Oil futures declined on Friday, as a huge drop in global demand as a result of the spread of COVID-19 set prices up for a fifth straight weekly drop, even as the U.S. House looks to pass a fiscal stimulus package to ease the economic hardship caused by the pandemic.
For oil, “the focus continues to rest on the demand side of the market, with global demand expected to extend its record decline in the weeks ahead as a growing number of countries implement lockdown measures,” said Robbie Fraser, senior commodity analyst at Schneider Electric.
“Until demand begins to recover, any negotiations between Saudi Arabia and Russia to restore” the production cuts by the Organization of the Petroleum Exporting Countries and its allies, “or continued efforts by Saudi Arabia to flood the market, will look relatively unremarkable compared to the scale of demand loss,” Fraser said in a daily note. The current OPEC+ output cuts expire at the end of this month.
“From an economic standpoint, US and Canadian production is under extreme stress under current prices and is expected to drop in the months ahead,” he added.
West Texas Intermediate crude for May delivery
fell $1.14, or 5%, at $21.46 a barrel on the New York Mercantile Exchange, with prices for the front-month contract trading more than 5% lower for the week, according to FactSet data.
May Brent crude
the global benchmark, fell $1.58, or 6%, to $24.76 a barrel on ICE Futures Europe, headed for a weekly loss of around 8%.
Both front-month benchmarks were on track to tally a weekly decline, which would be their fifth in a row.
“With Saudi Arabia attempting to flood the oil market by ramping up production to counter Russia, oil prices have halved this month…prompting countries to stockpile under the low prices,” said Mihir Kapadia, chief executive offer of Sun Global Investment, in emailed commentary.
Oil prices have collapsed in March, with the near-lockdown of major economies in response to the COVID-19 pandemic slashing demand for crude. Month to date, WTI and Brent prices have each lost roughly 50%.
“Oil stockpiles around the world climbed up as major refineries in core markets such as China were shutdown due to the pandemic,” said Kapadia. “According to industry reports, oil storage levels globally have already reached 75% of capacity, and continued stockpiling under closed demand would crash the prices to $10 in the coming months unless industrial activity restarts.”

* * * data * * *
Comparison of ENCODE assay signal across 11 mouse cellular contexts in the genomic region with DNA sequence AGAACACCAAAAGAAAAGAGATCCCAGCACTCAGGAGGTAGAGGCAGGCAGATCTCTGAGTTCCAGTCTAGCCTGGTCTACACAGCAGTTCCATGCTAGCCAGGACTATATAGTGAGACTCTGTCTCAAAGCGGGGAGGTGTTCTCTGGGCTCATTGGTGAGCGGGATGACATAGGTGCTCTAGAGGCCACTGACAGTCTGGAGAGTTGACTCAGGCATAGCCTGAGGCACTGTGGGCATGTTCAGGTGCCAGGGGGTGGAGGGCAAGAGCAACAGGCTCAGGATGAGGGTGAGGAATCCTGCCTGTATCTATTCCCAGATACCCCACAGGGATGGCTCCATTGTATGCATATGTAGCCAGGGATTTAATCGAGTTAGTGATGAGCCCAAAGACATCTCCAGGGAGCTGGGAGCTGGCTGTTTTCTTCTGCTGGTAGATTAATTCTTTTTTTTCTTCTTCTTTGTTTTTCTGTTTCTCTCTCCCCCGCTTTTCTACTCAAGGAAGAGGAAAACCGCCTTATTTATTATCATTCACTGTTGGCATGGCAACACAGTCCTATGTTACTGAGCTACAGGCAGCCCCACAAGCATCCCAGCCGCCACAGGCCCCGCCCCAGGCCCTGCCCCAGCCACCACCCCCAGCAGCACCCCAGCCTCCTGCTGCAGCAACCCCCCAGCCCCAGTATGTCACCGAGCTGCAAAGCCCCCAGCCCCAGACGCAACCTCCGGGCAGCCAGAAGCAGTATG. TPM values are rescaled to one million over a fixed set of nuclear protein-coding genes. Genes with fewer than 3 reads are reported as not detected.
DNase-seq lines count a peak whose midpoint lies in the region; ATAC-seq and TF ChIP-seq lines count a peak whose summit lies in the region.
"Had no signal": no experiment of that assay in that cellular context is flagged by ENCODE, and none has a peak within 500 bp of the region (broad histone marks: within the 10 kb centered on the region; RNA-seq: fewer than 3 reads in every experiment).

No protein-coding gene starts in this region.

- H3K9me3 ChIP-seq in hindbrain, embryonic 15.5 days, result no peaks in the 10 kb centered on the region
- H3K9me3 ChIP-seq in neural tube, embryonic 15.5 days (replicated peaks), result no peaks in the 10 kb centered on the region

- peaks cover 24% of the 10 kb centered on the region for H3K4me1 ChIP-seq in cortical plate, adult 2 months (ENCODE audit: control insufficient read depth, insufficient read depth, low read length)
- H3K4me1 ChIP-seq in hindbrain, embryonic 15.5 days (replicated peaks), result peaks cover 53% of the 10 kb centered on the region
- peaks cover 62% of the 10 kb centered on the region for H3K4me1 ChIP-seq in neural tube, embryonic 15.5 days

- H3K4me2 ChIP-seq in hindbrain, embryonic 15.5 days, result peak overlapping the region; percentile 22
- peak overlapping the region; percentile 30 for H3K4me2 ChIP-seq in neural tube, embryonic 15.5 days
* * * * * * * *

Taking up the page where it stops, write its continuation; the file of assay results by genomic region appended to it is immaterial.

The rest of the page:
Oil saw a three-day rebound come to an end Thursday, losing ground even as U.S. stocks soared in a move apparently sparked by relief over the U.S. Senate passage of a $2 trillion stimulus bill, which is expected to win House passage on Friday. That comes as the cases of COVID-19 in the U.S. overtook China, where it reportedly originated. There are now nearly 86,000 confirmed cases of the disease in the U.S., according to data compiled by Johns Hopkins University.
Analysts said oil will likely continue to struggle with the oversupply picture in the near term but contend the market could begin to rebalance once the pandemic subsides.
“We expect that these low prices will eventually rebalance the market through stronger demand growth as the COVID-19 recession recedes and rapidly falling U.S. shale production. The plummet in prices has already forced many large E&P companies to slash their capital budgets (and dividends) and we expect the same across the industry,” said Jason Gammel, energy analyst at Jefferies, in a note.
“Ironically, this swift and severe price downturn could lay the groundwork for a significantly under-supplied market beyond 2021, albeit one with bloated inventories,” he said.
Back on Nymex, April gasoline
fell by 3.8% to 52.31 a gallon, poised for a weekly loss of nearly 14%. April heating oil
tacked on 1.1% to $1.062 a gallon, with prices looking at a weekly rise of around 5.5%.
The front-month April natural gas contract
lost 1.2% to $1.617 per million British thermal units, ahead of its expiration at the day’s settlement. It was up around 0.8% for the week. The soon-to-be front month May contract
traded at $1.674, down 0.9%.